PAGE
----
The Hong Kong protests in 2019 began in opposition to a proposed extradition law that would have allowed the transfer of fugitives to mainland China, among other jurisdictions. The demonstrations have

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Protesters target Hong Kong malls for ‘Christmas shopping’
Hong Kong malls were the target of "Christmas shopping" protests on Sunday.  After more than 6 months of demonstrations, the city had seen a relatively calm period, but on this day riot police once again entered shopping malls after businesses were vandalized. Multiple arrests were made and there was a heavy police presence on the streets. Rallies from both sides of the divide took place near each other in the early afternoon. Thousands attended a pro-police rally and hundreds of social workers called for their colleagues to go on strike in support of the protest movement.
Protesters target Hong Kong malls for ‘Christmas shopping’
The year the Chinese propaganda machine failed spectacularly
If President Xi Jinping’s team carries out annual job appraisals, China’s overseas propaganda team will surely be found to have performed catastrophically.  Whether it is Hong Kong or Xinjiang, Huawei or the trade war with the United States, the Chinese regime has had a string of notable public relations failures this year. While the regime’s propaganda efforts have worked quite well on the domestic audience, mainly because of the Great Firewall, the overseas propaganda arm has suffered major defeats.  Despite deploying numerous resources via official and unofficial channels, the regime has not only failed to achieve its intended purpose of interacting well with the rest of the world but als
The year the Chinese propaganda machine failed spectacularly
Hong Kong protesters get most votes in Time’s Person of the Year
Time has awarded its 2019 Person of the Year to Swedish climate change activist Greta Thunberg. A readers’ poll by the magazine, though, picked one of the finalists, Hong Kong protesters, as the winner with more than 30% of the 27 million votes. When the Time poll opened last month, thousands of Hong Kong protesters and supporters rallied online to vote for themselves, hoping the Person of the Year title would help support their movement. Even after Thunberg was announced as the winner, Hong Kong protesters flooded social media to draw attention to their cause. Since June, when the protests began, demonstrators have sought to advocate their demands for greater accountability and democracy to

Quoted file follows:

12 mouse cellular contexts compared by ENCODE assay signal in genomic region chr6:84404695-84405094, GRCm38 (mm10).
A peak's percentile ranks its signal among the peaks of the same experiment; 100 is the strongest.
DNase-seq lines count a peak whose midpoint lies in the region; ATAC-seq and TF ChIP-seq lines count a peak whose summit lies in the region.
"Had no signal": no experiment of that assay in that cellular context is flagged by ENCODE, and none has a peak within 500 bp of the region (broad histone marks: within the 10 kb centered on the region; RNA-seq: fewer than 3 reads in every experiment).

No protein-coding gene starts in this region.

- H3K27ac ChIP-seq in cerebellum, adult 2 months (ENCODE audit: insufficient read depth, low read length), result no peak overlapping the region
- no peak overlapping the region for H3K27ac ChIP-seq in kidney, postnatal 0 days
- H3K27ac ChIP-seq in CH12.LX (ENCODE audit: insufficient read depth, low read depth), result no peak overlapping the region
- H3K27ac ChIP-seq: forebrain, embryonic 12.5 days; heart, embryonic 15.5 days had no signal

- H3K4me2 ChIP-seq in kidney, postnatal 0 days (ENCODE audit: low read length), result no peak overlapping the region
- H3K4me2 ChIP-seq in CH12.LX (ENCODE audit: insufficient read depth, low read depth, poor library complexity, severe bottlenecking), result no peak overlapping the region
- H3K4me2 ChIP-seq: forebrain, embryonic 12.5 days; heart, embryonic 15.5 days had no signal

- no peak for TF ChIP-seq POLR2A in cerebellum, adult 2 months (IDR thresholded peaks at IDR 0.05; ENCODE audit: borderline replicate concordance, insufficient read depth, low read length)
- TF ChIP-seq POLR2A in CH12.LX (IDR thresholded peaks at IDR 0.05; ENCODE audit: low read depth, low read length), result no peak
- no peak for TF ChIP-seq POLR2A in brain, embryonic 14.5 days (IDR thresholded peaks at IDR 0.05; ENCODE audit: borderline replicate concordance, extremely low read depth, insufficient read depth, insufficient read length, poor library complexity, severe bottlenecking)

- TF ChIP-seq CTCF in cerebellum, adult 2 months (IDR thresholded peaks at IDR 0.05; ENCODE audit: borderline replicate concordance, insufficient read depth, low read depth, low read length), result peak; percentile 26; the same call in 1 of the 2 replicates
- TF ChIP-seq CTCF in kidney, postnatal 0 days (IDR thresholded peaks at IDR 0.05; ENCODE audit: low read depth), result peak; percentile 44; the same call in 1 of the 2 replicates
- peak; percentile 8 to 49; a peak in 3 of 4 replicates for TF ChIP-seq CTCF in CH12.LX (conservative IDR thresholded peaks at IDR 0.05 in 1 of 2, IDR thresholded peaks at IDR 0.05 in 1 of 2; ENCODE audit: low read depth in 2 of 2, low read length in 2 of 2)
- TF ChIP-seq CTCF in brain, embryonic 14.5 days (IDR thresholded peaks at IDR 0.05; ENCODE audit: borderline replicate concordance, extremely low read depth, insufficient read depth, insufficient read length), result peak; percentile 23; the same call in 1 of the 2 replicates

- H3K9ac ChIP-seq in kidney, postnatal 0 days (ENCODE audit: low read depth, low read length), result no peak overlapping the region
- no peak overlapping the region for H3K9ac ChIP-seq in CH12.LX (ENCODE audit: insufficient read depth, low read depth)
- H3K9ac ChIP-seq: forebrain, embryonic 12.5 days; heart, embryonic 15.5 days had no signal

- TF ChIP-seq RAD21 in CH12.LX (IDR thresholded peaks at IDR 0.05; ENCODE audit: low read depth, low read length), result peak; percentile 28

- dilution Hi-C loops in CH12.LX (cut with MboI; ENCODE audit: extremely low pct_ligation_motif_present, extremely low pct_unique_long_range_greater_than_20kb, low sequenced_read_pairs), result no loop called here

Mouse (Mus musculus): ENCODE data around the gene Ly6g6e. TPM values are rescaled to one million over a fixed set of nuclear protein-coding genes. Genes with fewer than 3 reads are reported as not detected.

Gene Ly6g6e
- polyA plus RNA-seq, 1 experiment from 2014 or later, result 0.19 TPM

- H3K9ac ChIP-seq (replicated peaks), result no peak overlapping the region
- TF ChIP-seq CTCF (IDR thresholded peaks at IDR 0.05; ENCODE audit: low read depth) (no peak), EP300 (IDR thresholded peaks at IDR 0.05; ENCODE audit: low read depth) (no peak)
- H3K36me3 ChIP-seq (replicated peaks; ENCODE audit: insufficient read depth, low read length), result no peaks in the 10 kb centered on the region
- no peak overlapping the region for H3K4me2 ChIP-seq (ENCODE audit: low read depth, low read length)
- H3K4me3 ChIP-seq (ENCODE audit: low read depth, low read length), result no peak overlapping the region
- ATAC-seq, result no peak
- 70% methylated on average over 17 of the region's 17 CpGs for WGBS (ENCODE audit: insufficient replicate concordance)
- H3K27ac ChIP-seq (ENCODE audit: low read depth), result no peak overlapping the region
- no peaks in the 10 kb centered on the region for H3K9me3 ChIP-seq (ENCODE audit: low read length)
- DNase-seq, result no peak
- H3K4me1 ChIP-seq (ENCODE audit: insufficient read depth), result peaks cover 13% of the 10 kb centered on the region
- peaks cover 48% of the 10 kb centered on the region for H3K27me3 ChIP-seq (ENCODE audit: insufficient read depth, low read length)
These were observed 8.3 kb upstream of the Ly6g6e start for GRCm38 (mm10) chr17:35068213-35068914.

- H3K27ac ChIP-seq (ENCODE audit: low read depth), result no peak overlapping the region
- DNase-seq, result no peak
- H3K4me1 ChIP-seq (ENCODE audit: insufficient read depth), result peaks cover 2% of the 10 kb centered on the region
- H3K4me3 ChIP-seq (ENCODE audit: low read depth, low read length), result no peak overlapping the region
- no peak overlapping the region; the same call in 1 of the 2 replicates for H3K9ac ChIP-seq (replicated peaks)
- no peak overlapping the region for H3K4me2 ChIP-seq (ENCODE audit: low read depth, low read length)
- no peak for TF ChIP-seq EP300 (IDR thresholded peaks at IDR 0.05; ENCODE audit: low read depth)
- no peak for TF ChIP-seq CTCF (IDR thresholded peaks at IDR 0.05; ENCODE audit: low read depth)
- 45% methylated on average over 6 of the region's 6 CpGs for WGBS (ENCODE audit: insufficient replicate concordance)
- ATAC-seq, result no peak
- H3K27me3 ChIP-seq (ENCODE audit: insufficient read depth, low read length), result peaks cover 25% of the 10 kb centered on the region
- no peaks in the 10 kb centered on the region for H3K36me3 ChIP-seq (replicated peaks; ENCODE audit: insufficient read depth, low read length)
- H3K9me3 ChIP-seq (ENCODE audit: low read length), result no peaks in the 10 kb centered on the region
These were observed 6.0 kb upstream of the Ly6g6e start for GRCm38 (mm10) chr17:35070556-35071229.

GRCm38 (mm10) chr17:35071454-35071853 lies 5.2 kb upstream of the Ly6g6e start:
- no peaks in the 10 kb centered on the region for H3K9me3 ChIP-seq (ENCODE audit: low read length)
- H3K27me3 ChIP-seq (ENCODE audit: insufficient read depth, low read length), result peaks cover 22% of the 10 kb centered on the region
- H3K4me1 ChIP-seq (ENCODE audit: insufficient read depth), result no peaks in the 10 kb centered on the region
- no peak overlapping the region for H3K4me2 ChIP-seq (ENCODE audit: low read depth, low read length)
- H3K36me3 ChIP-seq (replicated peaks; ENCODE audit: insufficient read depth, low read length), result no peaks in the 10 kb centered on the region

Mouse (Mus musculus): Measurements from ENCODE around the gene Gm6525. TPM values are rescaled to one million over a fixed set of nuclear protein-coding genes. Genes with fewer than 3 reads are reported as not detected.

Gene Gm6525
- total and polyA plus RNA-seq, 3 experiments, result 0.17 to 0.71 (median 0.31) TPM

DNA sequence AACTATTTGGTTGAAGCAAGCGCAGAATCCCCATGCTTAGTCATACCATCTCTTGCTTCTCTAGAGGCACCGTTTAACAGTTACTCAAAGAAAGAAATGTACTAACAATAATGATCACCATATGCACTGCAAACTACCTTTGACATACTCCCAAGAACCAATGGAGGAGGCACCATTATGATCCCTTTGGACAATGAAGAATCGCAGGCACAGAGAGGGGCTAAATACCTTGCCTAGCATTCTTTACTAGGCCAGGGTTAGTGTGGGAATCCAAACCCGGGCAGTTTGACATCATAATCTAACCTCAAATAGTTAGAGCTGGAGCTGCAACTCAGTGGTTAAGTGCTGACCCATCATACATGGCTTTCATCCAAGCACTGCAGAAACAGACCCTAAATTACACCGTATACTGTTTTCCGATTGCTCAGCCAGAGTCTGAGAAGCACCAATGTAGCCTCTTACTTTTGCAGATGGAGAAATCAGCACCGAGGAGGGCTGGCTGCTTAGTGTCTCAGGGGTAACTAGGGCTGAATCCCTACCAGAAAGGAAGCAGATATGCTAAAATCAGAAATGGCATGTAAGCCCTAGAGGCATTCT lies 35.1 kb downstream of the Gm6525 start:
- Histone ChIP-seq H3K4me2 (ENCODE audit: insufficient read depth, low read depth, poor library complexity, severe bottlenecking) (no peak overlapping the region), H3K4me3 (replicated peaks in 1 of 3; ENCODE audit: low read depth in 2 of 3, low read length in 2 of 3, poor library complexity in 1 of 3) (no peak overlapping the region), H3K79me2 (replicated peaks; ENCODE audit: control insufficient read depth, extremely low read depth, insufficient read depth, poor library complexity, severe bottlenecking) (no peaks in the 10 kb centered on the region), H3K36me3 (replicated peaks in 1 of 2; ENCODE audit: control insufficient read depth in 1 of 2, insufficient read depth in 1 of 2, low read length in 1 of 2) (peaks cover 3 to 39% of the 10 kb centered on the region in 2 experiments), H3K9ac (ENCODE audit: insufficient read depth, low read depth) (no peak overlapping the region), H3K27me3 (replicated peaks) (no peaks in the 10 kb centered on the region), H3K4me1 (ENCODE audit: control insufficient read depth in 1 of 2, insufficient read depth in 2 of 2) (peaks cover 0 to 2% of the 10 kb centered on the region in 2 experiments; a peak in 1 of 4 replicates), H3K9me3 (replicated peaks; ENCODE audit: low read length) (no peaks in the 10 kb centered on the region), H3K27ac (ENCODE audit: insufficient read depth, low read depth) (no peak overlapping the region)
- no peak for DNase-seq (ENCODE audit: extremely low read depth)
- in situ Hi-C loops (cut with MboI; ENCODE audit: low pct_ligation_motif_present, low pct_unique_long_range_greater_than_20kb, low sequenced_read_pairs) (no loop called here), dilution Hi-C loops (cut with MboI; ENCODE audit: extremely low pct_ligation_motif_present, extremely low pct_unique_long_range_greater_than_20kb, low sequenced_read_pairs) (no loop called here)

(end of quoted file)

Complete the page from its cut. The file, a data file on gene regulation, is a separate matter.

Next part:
Hong Kong protesters get most votes in Time’s Person of the Year
Foreign experts quit watchdog group investigating Hong Kong police
Foreign experts advising Hong Kong’s police watchdog have abruptly announced they will “stand aside” from an ongoing review of officers’ actions during the anti-government protests. Last month, the five-member panel of overseas experts convened by the Independent Police Complaints Council (IPCC) said the watchdog should be given more powers to conduct its own investigation over officers’ conduct during the protests. But council chairman Anthony Neoh, who had enlisted the members, all international experts with years of experience in policing and crowd behavior, rejected their proposal. In an interview with a mainland Chinese media organization, Neoh criticized them for a lack of understandin
Foreign experts quit watchdog group investigating Hong Kong police
Hong Kong police say bombers planned to target officers at weekend rally